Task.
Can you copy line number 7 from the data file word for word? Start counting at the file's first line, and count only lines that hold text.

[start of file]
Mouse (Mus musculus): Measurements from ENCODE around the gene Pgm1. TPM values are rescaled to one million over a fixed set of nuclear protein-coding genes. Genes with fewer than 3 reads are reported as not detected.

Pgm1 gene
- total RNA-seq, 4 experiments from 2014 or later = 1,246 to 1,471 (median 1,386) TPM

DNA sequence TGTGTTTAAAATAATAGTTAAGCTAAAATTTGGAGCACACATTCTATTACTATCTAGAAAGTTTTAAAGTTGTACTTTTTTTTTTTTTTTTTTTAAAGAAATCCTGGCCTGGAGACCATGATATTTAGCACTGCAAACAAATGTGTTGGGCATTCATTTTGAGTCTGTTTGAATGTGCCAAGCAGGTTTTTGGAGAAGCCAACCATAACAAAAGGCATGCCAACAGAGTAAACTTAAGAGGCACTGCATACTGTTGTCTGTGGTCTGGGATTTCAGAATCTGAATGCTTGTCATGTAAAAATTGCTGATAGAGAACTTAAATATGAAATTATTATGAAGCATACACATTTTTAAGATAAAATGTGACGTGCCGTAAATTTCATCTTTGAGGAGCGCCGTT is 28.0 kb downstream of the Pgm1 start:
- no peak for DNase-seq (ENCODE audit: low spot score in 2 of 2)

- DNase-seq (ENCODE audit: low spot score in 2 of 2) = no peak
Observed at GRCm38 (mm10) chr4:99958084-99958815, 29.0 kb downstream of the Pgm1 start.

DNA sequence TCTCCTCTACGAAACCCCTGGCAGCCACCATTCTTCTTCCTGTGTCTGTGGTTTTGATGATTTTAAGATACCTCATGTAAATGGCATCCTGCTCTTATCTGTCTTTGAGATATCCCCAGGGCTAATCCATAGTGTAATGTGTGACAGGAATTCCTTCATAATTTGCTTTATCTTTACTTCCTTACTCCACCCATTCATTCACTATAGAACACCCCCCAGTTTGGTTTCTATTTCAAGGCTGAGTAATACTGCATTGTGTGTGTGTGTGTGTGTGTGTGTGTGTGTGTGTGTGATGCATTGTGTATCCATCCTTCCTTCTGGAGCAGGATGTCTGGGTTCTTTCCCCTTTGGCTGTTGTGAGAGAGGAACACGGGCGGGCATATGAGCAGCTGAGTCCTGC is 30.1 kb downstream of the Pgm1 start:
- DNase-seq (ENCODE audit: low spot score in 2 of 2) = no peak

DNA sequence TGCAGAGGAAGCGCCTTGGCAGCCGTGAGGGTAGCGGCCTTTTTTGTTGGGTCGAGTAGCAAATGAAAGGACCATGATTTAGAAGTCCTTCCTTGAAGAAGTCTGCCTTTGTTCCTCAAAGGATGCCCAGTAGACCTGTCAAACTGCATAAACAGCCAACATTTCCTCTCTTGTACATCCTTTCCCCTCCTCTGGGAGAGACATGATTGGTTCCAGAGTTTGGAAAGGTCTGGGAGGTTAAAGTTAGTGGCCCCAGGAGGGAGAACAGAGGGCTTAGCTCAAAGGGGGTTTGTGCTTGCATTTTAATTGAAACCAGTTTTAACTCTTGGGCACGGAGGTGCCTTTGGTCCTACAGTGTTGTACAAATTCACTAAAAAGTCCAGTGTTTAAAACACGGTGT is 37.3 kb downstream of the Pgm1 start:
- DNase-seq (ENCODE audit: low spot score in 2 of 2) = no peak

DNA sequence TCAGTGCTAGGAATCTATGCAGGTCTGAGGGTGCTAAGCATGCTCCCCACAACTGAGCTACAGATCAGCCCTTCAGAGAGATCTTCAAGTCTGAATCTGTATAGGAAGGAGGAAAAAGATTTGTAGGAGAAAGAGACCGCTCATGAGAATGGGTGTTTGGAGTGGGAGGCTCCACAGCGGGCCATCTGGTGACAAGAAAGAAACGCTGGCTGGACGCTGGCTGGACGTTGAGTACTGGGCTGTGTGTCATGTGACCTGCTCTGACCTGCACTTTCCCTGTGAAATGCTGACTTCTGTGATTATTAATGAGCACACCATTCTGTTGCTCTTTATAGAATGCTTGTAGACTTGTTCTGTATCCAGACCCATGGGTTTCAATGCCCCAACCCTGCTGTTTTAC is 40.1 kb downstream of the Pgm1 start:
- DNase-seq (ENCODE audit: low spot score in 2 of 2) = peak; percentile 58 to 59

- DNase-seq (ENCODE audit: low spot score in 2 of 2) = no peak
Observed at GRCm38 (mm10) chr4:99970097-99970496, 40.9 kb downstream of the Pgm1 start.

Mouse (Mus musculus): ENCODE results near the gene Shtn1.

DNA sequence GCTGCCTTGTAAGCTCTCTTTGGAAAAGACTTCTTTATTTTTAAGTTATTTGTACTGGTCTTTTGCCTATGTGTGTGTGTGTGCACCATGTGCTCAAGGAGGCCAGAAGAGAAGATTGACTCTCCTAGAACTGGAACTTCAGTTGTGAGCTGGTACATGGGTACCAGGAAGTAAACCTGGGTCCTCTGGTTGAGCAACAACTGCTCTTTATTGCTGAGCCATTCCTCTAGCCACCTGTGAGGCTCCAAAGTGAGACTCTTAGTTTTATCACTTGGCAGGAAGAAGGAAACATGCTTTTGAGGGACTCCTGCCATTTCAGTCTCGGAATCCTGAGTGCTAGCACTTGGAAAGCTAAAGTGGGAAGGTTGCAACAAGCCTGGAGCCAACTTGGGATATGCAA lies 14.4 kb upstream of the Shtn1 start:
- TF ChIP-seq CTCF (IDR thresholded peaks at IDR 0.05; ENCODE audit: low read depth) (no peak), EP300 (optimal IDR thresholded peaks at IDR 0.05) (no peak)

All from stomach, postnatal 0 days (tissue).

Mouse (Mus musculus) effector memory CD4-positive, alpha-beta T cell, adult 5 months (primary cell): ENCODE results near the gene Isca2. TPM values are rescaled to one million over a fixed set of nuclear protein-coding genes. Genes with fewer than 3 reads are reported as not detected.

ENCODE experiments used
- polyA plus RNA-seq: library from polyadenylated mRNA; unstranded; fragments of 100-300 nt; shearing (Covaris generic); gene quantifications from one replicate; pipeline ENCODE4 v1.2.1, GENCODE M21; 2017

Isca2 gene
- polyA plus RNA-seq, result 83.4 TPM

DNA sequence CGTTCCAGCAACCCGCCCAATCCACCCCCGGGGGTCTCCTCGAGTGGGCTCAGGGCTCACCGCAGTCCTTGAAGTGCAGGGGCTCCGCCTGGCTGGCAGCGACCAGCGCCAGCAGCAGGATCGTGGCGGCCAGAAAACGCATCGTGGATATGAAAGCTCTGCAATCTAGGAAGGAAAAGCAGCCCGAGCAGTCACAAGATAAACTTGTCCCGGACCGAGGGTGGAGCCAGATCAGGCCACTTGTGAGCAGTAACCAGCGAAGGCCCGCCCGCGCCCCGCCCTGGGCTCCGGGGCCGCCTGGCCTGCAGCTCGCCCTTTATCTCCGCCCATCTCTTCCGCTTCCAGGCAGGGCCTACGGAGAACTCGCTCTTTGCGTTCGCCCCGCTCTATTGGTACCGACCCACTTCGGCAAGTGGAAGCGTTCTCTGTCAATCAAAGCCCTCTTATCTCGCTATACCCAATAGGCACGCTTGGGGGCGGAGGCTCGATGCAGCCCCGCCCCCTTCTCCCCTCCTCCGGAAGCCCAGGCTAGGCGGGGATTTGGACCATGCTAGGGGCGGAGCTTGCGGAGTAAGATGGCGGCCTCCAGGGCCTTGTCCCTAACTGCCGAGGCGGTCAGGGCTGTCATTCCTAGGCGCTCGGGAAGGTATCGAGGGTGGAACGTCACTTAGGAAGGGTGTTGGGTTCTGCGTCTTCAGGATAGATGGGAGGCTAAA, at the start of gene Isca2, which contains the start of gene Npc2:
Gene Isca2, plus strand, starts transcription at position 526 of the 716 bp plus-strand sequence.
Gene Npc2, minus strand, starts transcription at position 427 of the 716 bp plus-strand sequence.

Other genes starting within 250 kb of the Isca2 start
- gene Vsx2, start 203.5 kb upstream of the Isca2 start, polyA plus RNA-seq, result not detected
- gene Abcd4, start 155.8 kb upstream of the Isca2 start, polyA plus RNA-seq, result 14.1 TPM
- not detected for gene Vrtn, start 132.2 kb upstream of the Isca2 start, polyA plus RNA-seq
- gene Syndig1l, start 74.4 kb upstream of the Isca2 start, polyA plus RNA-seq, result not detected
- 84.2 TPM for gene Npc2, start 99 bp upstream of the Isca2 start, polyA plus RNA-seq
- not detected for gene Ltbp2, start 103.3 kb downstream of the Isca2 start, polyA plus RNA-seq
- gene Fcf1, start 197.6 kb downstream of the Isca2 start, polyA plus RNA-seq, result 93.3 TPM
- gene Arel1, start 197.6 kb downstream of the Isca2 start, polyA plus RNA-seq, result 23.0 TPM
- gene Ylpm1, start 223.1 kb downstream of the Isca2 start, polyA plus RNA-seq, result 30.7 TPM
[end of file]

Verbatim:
Observed at GRCm38 (mm10) chr4:99958084-99958815, 29.0 kb downstream of the Pgm1 start.